Ross: We must produce the almost perfect game

It is a classic law of physics, that for every reaction there is a reaction. And after Ireland’s poor performance against Australia last weekend there is a steely determination within the camp that there will be a positive response when the All Blacks come calling to the Aviva Stadium tomorrow.

For Mike Ross, it is as pre-determined as the apple that fell on Isaac Newton’s noggin.

“It’s like a cup final and often they bring the best out of you, particularly when you need a reaction from the Australian game and the world champions are coming to us and going for an undefeated year,” the Ireland tighthead said before declaring: “I’d be confident that we’re going to have a good performance this weekend.”

Ross, 33, laid it all out there, the size of the task of transforming a performance against the Wallabies that was as disjointed and lacklustre as you are likely to see into what is required to topple majestic and unbeaten this year New Zealand off their proud perch.

Part of the motivation for that leap, he said, is the need to repay a debt to Joe Schmidt and his assistants Les Kiss and John Plumtree for failing to convert progress under the new regime on the training pitch into the Test arena.

“Yes, I think we do (owe it to the coaches) and if we don’t we’re going to get our arses paddled fairly hard, especially this weekend,” Ross said. “So the onus is on us to play the almost perfect game because that’s what it’s going to take to win.

“Things have to go our way and set-piece is a major part of that and we’ve been working bloody hard on that.”

The hard work is borne of the deep disappointment shared by coaches and players alike from the Australian defeat, with Ross speaking of irritation and frustration at the failure of the set-piece, his domain, to establish a platform for Ireland’s backs.

“It’s one thing to lose when you’re playing to the best of your ability, another thing to lose when you haven’t.

“We’ve taken what we can from last weekend and moved on because there’s no point dwelling on it but at the same time you don’t forget the lessons it taught you. You can’t sit around feeling sorry for yourself because there’s no better team in world rugby for kicking you when you’re down.”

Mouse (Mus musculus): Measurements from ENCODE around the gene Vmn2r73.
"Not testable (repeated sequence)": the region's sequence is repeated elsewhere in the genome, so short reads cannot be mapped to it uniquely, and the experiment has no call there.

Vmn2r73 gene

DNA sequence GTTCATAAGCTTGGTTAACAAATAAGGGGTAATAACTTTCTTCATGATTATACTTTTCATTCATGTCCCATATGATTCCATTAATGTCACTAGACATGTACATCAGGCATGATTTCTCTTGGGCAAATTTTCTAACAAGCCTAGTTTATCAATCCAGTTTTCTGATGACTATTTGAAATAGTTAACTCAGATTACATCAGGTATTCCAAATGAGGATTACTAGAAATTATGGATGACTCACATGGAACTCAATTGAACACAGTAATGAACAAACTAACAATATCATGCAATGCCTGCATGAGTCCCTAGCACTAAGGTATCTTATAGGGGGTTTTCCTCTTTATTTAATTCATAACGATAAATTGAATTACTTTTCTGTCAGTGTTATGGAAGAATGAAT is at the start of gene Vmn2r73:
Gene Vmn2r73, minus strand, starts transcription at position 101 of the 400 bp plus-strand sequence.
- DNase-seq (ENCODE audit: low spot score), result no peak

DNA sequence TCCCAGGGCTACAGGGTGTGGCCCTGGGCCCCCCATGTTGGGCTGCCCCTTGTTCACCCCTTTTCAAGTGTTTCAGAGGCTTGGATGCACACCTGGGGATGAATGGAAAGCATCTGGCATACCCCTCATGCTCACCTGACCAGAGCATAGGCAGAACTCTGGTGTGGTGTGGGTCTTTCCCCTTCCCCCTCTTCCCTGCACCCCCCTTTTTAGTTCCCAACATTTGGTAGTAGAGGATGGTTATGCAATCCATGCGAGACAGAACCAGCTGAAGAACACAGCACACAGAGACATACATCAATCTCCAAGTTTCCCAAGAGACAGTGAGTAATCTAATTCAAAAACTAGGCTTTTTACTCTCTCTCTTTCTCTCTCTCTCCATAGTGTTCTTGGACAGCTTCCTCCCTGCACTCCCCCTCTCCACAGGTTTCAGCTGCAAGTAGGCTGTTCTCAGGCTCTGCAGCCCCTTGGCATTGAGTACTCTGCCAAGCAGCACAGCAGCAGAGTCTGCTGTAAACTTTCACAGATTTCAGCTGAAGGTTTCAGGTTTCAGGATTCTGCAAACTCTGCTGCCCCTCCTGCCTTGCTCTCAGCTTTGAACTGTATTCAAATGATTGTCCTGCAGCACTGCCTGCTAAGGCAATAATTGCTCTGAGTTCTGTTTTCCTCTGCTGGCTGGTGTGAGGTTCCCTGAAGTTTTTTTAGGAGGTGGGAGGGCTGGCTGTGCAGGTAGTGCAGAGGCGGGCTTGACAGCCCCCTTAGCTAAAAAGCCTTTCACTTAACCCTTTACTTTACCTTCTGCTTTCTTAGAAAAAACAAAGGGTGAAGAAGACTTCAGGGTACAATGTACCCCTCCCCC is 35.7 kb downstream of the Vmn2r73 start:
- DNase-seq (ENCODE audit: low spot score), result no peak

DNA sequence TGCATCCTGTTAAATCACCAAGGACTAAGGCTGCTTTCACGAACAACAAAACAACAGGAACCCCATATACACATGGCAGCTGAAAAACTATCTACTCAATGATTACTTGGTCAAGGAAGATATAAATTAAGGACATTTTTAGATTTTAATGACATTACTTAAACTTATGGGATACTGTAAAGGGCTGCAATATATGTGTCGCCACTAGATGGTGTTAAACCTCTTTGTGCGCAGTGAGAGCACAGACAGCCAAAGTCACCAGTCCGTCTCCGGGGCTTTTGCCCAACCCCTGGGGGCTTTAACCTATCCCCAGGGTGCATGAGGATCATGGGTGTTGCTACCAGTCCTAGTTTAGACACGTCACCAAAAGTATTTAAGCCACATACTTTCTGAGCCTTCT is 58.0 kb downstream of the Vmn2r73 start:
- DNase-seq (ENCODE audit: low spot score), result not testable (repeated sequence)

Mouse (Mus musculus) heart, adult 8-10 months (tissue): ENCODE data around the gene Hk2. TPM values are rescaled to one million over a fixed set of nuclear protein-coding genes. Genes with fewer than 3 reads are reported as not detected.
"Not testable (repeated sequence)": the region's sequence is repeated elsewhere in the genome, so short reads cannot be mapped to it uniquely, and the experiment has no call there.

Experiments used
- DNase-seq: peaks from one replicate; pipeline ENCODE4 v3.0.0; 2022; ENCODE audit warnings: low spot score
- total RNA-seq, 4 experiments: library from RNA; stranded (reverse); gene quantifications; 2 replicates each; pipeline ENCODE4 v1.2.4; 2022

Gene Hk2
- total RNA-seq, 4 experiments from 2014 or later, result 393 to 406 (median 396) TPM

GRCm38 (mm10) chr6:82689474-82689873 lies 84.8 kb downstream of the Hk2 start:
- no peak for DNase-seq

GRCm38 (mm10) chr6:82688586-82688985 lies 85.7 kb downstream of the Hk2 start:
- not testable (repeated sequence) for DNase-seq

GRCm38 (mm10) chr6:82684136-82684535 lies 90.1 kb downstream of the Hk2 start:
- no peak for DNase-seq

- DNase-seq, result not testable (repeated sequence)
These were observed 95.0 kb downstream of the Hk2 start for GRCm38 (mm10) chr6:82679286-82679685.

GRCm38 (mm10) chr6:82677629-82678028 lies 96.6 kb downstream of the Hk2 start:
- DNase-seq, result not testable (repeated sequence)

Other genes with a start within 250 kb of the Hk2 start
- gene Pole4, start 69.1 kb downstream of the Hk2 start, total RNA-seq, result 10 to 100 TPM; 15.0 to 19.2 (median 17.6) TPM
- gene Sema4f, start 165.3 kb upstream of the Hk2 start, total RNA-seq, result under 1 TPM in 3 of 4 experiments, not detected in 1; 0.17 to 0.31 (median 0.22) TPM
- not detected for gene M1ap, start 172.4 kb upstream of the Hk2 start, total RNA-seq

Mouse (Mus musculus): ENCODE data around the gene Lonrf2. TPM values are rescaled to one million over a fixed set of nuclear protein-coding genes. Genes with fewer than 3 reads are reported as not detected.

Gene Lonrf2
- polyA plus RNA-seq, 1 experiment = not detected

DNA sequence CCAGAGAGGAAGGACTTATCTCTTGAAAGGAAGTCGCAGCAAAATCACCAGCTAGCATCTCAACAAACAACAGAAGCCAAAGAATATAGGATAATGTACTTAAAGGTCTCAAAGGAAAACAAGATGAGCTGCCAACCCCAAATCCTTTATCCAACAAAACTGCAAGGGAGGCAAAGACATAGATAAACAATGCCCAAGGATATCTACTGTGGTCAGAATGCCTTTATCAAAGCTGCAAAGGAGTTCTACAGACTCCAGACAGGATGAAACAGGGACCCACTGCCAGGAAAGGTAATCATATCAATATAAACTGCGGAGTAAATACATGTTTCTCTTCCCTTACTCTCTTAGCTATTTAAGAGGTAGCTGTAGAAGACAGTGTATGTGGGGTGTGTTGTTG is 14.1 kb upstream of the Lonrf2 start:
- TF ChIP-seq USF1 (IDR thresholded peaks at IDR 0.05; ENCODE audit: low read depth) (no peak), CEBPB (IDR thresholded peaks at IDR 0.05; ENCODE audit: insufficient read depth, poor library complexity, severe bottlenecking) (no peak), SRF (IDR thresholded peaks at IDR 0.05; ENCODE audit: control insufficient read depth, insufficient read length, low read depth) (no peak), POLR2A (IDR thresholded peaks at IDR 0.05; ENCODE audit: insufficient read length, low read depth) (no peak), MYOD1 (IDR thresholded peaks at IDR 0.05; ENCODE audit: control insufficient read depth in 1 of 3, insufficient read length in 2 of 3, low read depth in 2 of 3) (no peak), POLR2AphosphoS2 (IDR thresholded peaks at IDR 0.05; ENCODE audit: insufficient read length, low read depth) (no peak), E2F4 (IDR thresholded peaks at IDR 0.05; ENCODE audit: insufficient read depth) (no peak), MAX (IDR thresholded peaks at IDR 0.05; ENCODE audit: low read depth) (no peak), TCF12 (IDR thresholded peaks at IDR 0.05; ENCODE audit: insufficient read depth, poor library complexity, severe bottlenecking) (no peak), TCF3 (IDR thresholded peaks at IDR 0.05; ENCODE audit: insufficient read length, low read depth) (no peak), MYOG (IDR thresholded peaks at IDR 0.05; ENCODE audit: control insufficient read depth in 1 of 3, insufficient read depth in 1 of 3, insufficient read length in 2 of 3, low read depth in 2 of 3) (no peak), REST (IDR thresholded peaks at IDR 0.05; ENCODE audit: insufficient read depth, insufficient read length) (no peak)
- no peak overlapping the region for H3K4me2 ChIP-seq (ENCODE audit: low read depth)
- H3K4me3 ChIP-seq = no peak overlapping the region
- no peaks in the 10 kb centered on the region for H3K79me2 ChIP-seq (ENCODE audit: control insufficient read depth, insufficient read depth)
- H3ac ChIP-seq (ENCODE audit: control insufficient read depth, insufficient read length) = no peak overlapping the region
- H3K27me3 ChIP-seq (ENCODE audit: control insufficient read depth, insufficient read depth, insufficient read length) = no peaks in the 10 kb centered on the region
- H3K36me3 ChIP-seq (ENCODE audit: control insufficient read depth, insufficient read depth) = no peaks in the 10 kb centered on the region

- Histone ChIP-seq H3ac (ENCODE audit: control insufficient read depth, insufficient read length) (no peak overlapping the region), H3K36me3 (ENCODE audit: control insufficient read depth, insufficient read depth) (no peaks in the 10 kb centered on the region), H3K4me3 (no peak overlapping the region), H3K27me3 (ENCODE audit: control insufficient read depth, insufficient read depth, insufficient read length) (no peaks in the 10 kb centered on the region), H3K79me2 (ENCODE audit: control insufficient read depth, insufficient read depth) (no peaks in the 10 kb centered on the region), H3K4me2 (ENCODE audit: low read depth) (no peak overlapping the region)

Ross knows that from bitter experience, having played on the tour to New Zealand in the summer of 2012, when a sound beating in the first Test led to heartbreaking near miss in the second, only for the exhausted and battered Irish to feel the force of Kiwi wrath with a 60-0 hammering in the third.

“They smacked us hard enough in the first Test and then the second Test we saw they were human after all. Then the third Test was probably a bridge too far for us.

“You don’t want to be making excuses but it was a long season, for some lads it was their 54th week after a World Cup year. New Zealand’s pride was probably a little bit bruised after the second Test and we’d shipped a few more injuries. It’s very fine margins at this level and they’re really good enough to punish that.

“They scored a few quick tries and we were chasing after it and you can’t do that with them because they just keep picking you off for more points.”

That second Test in Christchurch, though, is the positive memory that Ross says is “a useful spur to keep you going”, even if it ended in a 21-19 defeat, courtesy of a late Dan Carter drop goal.

“It felt really good. At the time we went after them. Conor Murray scored a try and they didn’t build a lead on us, they never got out of touch and we kept neck and neck with them. You look at their results and it’s not something that happens to them very often.

“They’re one of the best sides in the world at building a lead and if you can rein them in as England did at the weekend you can give yourself a good chance.

“But at the same time you’ve got to remember what can happen if you don’t get it right.”

The most salutary lesson, as England also discovered last weekend at Twickenham, is that even if you are enjoying dominance in certain areas against the All Blacks, they always have the capacity to rebound when under pressure. You have to maintain 100 per cent concentration and effort.

“You just can’t turn off against them. I remember when England played them last year, they were ahead at half-time and then two quick tries and suddenly they’re chasing the game again. So games can turn in 30 seconds.”

And how Ireland react to that, will be the key.


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